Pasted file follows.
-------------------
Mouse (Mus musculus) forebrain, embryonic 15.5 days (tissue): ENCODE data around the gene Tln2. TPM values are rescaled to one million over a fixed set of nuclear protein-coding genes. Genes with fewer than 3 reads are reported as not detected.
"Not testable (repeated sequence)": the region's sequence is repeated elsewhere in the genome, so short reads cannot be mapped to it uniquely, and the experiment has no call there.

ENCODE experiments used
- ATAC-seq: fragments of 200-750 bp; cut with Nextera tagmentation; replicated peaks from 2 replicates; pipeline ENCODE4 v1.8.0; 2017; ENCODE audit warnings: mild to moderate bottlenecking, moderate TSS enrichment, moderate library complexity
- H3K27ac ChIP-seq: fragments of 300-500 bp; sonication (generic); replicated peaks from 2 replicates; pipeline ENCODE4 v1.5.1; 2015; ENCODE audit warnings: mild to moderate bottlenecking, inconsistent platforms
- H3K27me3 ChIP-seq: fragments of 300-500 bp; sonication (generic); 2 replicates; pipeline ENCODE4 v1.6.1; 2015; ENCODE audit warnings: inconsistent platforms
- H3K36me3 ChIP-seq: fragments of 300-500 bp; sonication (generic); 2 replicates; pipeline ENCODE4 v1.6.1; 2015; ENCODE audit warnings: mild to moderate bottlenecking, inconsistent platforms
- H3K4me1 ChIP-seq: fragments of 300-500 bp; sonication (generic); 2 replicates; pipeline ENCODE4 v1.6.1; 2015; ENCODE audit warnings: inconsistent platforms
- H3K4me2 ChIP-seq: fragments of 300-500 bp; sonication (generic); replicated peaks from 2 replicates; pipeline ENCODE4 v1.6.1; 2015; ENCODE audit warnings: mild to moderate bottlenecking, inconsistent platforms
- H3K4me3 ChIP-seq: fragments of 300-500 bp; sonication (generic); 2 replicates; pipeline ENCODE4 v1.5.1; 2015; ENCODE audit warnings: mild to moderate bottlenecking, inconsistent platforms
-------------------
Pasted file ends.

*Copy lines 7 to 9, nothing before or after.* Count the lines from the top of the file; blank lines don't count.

- H3K36me3 ChIP-seq: fragments of 300-500 bp; sonication (generic); 2 replicates; pipeline ENCODE4 v1.6.1; 2015; ENCODE audit warnings: mild to moderate bottlenecking, inconsistent platforms
- H3K4me1 ChIP-seq: fragments of 300-500 bp; sonication (generic); 2 replicates; pipeline ENCODE4 v1.6.1; 2015; ENCODE audit warnings: inconsistent platforms
- H3K4me2 ChIP-seq: fragments of 300-500 bp; sonication (generic); replicated peaks from 2 replicates; pipeline ENCODE4 v1.6.1; 2015; ENCODE audit warnings: mild to moderate bottlenecking, inconsistent platforms